“For instance,” Edmonds continues, “corn starch has been difficult to get, and the market has been unstable for oils, which we use for our mayonnaise products, so the costs are skyrocketing. Either it’s an ingredient we’re purchasing that’s been difficult to get, or our suppliers are having difficulty sourcing what they need. It’s a snowball effect that’s affecting the entire industry.”
The pandemic has been called the great accelerator for its effect on speeding the evolution of the cold chain by years within a matter of weeks in 2020, and what was already growing from an e-commerce standpoint prior to COVID-19 has emerged as a dominant force for delivering cold foods today. Numerous startup food companies are debuting their products as direct-to-consumer delivery before securing retail partnerships (or bypassing retail entirely) and consumer-buying habits developed during the pandemic have made it commonplace to order perishable foods delivered to a doorstep.
According to research by real estate firm Coldwell Banker Richard Ellis (CBRE) and Forrester, e-commerce demand for cold foods currently outpaces nearly every other product for home delivery in terms of growth. Refrigerated food sales via e-commerce were at +84% last fall, compared to +54% pre-pandemic, while frozen foods were at +74% vs. +63%, respectively.
These continued gains, of course, leads to an increased reliance on last-mile delivery, impacted by the current shortage of truck drivers and personnel to fulfill those orders. Some companies are experimenting with autonomous vehicle delivery to execute those last-mile obligations, but we’re still a long way from self-driving drop-offs easing the labor crunch.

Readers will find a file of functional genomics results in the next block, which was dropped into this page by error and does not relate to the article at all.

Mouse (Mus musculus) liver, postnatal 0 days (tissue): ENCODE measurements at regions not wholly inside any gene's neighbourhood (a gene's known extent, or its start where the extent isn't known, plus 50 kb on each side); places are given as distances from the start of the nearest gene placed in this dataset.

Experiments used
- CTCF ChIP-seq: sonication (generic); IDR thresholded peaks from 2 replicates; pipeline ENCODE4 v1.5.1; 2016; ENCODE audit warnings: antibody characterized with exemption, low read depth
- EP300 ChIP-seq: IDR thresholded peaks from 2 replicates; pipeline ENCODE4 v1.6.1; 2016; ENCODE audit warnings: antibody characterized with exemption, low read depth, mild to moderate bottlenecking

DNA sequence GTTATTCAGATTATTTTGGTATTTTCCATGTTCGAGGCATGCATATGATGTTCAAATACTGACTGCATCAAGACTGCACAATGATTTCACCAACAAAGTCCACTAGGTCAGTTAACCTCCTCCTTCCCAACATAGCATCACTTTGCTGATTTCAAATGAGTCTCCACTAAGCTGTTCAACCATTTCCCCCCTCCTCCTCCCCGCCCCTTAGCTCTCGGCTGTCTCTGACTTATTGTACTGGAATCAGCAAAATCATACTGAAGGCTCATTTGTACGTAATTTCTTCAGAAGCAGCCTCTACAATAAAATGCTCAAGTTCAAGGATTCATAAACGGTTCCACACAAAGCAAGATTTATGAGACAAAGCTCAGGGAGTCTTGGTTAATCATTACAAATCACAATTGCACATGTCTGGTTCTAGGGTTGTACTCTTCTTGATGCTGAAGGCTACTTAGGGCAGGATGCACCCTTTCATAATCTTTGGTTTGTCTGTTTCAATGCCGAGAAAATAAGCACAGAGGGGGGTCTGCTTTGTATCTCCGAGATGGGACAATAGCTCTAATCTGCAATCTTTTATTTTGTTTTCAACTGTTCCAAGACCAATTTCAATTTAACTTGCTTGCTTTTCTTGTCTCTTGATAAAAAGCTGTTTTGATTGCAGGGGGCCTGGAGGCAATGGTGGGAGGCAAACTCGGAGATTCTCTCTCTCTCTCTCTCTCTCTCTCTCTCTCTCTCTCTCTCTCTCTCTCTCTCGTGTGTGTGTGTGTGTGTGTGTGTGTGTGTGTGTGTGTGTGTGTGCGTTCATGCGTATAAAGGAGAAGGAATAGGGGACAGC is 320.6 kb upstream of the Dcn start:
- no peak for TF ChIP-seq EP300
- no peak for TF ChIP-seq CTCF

Another evolving area related to e-commerce is sustainable packaging for cold foods. Processors—particularly new brands—are trying to balance environmental responsibility with their own bottom lines, since sustainable packaging can sometimes be more expensive than traditional cold foods carriers like Styrofoam and frozen gel packs. With shipping costs increasing and some delivery delays inevitable, sustainable packaging needs to hold the cold, so to speak, beyond a single day, since thawed product can be disastrous to a budding brand’s reputation and their direct-to-consumer ambitions.
Cold Storage Demand
According to CBRE, the current inventory for retail cold storage is approximately 300 million square feet (MSF), while industrial cold storage is around 215 MSF. Higher consumer demand for cold foods, combined with growing e-commerce options, and the need for additional warehouses to fulfill last-mile deliveries, continue cold storage’s hot streak started last year.
“The current outlook for cold storage is strong based on limited vacancy and increased demand for frozen and refrigerated products in nearly all core, secondary and tertiary markets. Demand drivers for storage stem from lack of new-build projects, an increasing U.S. population, the trend toward home delivery, and the need for additional inventory to protect against supply chain disruptions,” explains Brian Niven, managing director at Karis Cold. “Several factors have led to where we are today. One significant challenge is the existing inventory of U.S. cold storage facilities has an average age of 40 years or more. These aging facilities lack the efficiencies of modern construction and operations. The complexity and diversity of these facilities, along with the capital expense required to build, has led to demand outpacing supply across U.S. markets.”